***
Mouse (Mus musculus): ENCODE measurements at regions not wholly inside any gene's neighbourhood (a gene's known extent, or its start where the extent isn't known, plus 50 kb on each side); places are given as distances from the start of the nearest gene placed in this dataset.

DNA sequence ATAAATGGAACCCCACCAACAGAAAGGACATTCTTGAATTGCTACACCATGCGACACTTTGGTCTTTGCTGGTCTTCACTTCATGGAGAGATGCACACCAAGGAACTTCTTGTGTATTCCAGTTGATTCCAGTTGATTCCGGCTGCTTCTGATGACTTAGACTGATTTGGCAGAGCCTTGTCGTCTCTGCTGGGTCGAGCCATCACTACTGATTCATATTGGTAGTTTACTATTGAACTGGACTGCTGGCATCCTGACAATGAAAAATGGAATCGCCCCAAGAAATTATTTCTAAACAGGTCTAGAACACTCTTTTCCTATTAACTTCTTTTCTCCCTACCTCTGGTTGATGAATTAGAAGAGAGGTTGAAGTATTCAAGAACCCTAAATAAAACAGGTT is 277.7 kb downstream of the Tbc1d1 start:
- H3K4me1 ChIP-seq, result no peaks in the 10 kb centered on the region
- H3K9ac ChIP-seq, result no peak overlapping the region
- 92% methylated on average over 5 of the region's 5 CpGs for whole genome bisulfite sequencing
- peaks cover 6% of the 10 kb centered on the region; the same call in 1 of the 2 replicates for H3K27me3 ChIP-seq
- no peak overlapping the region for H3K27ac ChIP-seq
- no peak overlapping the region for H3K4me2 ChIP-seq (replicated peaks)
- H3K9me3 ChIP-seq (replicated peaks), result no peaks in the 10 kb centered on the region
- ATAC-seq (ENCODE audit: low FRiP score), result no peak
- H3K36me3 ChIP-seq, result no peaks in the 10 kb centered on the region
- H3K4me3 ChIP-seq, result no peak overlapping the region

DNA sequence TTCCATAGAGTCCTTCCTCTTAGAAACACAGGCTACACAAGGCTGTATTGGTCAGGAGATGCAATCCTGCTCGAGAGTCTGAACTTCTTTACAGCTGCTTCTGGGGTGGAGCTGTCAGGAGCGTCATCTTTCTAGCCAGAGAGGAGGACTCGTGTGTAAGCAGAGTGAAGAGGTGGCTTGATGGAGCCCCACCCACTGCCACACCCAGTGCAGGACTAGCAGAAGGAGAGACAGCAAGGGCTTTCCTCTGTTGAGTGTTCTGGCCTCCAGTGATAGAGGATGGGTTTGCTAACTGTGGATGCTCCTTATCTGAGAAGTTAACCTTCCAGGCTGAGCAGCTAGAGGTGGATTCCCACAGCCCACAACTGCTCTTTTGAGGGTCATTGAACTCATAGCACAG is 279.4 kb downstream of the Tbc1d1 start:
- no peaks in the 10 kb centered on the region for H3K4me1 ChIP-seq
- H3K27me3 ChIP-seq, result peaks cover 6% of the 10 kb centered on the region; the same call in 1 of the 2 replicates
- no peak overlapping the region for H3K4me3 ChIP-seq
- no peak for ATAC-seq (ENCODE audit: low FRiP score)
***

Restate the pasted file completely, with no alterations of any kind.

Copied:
Mouse (Mus musculus): ENCODE measurements at regions not wholly inside any gene's neighbourhood (a gene's known extent, or its start where the extent isn't known, plus 50 kb on each side); places are given as distances from the start of the nearest gene placed in this dataset.

DNA sequence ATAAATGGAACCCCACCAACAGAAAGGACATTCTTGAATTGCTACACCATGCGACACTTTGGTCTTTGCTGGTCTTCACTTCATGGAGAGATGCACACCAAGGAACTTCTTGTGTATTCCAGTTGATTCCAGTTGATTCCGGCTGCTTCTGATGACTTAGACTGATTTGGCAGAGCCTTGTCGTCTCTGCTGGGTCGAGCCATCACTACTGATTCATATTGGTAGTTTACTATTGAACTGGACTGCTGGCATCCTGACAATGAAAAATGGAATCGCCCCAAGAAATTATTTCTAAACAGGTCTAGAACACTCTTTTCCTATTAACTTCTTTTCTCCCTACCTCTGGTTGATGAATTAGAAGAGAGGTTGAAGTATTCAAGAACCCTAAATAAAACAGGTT is 277.7 kb downstream of the Tbc1d1 start:
- H3K4me1 ChIP-seq, result no peaks in the 10 kb centered on the region
- H3K9ac ChIP-seq, result no peak overlapping the region
- 92% methylated on average over 5 of the region's 5 CpGs for whole genome bisulfite sequencing
- peaks cover 6% of the 10 kb centered on the region; the same call in 1 of the 2 replicates for H3K27me3 ChIP-seq
- no peak overlapping the region for H3K27ac ChIP-seq
- no peak overlapping the region for H3K4me2 ChIP-seq (replicated peaks)
- H3K9me3 ChIP-seq (replicated peaks), result no peaks in the 10 kb centered on the region
- ATAC-seq (ENCODE audit: low FRiP score), result no peak
- H3K36me3 ChIP-seq, result no peaks in the 10 kb centered on the region
- H3K4me3 ChIP-seq, result no peak overlapping the region

DNA sequence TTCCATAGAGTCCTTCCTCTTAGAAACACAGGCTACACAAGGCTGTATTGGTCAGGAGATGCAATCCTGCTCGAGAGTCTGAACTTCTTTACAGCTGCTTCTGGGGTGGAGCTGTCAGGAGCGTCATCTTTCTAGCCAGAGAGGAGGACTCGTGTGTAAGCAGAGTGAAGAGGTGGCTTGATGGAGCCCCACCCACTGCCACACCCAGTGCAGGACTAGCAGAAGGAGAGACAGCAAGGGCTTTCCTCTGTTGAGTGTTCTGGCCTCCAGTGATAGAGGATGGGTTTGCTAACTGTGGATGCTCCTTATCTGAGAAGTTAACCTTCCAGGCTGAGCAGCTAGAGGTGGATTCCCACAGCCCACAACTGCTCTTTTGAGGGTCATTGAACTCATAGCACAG is 279.4 kb downstream of the Tbc1d1 start:
- no peaks in the 10 kb centered on the region for H3K4me1 ChIP-seq
- H3K27me3 ChIP-seq, result peaks cover 6% of the 10 kb centered on the region; the same call in 1 of the 2 replicates
- no peak overlapping the region for H3K4me3 ChIP-seq
- no peak for ATAC-seq (ENCODE audit: low FRiP score)